The 2010 unemployment extension bill has been stalled in the Senate due to a filibuster that is supported by Massachusetts Senator Scott Brown. Brown, who came out of nowhere during the Senate election was there for the regular working people in the State of Massachusetts. What has changed?
Scott Brown did promise to cut spending and start this country on a realistic spending freeze. Stalling the 2010 unemployment extension bill should not be one of them. The unemployed workers are not the ones that should be targeted for a spending freeze. These people are losing their homes and cannot find the money to put food on the table.
Almost 1 million people have lost their unemployment benefits because this unemployment extension was not passed, according to the Boston Globe. 30,000 of them are from the State of Massachusetts, where Senator Brown was considered the man to stand behind the average American worker. Unnecessary spending does need to be stopped, but this extension bill means food on the table for the unemployed and their families. This is not unnecessary spending.
Nation wide, unemployment is just under 10 percent this hasn’t been experienced by this country since post-World War II highs. 15 million Americans are still out of work, including more than 300,000 in Massachusetts. For many, this unemployment extension can make the difference from keeping or losing their home.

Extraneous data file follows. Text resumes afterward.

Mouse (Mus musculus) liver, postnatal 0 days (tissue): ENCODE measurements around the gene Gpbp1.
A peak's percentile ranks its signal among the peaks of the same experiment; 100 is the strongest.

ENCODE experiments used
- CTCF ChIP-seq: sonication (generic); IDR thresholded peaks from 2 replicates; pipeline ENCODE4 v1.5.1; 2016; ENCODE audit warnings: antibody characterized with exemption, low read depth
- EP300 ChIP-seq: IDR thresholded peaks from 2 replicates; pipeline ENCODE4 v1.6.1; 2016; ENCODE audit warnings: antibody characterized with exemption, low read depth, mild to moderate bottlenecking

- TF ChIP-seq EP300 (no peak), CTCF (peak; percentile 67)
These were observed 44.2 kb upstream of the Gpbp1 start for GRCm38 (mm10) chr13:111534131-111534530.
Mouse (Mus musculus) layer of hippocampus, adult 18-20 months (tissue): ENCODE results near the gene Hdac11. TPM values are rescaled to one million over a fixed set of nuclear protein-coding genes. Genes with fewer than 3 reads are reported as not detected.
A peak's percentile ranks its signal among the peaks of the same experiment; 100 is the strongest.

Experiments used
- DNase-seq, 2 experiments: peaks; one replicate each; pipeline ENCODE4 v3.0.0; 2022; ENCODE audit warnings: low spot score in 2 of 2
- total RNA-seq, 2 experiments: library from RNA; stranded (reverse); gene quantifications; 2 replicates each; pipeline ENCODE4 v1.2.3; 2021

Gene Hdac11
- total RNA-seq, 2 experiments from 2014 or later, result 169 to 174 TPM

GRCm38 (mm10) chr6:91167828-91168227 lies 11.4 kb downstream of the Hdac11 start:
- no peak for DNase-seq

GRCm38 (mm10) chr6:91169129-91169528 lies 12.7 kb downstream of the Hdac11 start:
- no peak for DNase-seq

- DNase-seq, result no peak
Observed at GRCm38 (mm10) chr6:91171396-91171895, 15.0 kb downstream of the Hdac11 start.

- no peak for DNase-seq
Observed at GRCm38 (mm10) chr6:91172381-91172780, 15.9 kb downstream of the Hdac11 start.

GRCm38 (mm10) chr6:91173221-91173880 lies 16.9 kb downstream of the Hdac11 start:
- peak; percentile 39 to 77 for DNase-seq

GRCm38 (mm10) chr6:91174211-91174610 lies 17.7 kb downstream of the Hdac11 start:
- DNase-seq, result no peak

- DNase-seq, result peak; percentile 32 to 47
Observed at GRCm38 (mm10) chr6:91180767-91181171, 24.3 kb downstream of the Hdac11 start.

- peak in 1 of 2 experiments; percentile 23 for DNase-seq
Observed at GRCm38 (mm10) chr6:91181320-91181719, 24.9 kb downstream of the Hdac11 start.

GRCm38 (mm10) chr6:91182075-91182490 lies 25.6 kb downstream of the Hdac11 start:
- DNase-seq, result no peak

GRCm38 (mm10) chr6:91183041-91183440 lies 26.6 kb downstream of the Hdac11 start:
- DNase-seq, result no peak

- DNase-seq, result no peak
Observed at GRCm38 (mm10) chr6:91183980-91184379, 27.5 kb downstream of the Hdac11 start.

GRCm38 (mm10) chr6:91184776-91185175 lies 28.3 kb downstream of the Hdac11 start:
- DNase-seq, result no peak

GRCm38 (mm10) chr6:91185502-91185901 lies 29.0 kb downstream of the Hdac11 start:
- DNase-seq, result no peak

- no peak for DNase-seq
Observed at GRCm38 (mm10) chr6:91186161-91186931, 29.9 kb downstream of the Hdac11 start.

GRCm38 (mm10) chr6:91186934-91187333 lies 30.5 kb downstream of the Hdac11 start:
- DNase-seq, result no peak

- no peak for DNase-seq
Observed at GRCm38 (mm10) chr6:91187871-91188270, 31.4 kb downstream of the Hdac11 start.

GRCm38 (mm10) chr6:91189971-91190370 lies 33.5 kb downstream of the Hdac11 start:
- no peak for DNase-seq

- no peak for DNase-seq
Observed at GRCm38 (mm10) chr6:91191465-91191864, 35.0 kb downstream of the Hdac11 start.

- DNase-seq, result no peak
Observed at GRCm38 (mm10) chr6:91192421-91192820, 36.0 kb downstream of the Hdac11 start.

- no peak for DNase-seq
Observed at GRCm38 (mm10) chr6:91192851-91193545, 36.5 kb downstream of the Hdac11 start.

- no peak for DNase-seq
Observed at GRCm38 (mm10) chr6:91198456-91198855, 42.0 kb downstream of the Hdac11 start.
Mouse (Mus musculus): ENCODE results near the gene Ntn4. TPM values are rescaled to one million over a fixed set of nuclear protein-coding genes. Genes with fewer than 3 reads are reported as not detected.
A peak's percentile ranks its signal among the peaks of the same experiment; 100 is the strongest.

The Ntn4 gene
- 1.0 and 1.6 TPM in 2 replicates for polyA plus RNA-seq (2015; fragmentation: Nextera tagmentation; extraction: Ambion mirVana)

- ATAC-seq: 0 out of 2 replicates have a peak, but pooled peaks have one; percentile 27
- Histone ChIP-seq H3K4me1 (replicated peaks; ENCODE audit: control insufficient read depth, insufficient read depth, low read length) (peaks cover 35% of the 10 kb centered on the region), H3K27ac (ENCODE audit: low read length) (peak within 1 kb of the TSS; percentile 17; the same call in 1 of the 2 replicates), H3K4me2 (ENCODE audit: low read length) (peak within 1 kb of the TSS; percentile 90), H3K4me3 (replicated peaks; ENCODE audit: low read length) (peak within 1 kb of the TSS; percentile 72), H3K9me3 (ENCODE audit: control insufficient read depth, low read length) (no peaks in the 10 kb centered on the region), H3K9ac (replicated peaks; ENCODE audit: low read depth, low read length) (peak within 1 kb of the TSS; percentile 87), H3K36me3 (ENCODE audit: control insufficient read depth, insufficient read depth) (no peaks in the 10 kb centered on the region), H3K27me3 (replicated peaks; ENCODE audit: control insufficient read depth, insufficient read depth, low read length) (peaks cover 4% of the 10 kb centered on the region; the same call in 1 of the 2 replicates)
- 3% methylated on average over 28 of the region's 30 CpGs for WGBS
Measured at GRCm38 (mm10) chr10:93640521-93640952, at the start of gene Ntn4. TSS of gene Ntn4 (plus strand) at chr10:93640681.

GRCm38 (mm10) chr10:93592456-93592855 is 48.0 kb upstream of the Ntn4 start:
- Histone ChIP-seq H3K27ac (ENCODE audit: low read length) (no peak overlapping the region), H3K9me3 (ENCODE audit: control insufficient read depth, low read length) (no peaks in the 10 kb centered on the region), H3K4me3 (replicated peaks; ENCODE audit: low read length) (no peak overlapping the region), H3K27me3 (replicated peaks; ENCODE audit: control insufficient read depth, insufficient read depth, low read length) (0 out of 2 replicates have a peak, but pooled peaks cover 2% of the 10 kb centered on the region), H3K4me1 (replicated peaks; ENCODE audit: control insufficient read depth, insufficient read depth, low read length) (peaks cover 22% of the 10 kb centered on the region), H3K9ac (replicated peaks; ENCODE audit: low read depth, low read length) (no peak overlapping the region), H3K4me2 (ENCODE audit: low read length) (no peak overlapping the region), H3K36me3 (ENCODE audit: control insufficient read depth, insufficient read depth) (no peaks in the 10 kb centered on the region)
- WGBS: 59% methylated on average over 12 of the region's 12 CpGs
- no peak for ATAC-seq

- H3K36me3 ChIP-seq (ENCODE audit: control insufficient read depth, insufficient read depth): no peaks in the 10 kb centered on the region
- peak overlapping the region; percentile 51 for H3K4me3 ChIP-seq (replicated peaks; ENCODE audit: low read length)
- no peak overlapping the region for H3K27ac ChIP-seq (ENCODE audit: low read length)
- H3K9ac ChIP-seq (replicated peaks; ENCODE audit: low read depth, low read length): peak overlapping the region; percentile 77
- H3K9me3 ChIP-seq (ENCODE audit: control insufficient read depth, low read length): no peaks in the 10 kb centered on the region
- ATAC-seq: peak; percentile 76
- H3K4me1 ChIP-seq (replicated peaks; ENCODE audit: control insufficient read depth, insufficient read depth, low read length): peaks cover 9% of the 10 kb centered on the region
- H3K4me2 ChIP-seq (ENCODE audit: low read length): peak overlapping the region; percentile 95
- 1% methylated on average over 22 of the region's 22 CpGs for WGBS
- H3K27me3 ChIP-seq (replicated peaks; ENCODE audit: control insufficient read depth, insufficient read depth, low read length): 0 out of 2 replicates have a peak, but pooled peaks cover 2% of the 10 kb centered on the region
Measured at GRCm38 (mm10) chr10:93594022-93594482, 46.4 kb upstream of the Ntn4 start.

Payments of 26 weeks, which is the average length of an unemployment benefit claim, was given extra weeks from the federal stimulus package of 2009 and subsequent bills had provided. Massachusetts unemployed workers could get 99 weeks of benefits.
The unemployed are in a crisis mode today with no help in sight as long as the Senate cannot agree on passing this bill. Massachusetts Senator John F. Kerry said in the Boston Globe today: “Now when working people need help, vital relief is being delayed. Bottom line is, any plan to cut funding will hurt the most vulnerable people across our state.”
Governor Patrick of Massachusetts has his administration directing workers who are out of benefits until the unemployment extension is passed to other social service programs, including: food stamps; emergency cash assistance for families with children, the elderly, and disabled; and aid for veterans. This is money coming from the government, anyway you look at it. If the Senate would just pass the unemployment extension, people can at least stave off the foreclosures and pay their bills as they continue their job hunts.
References: The Boston Globe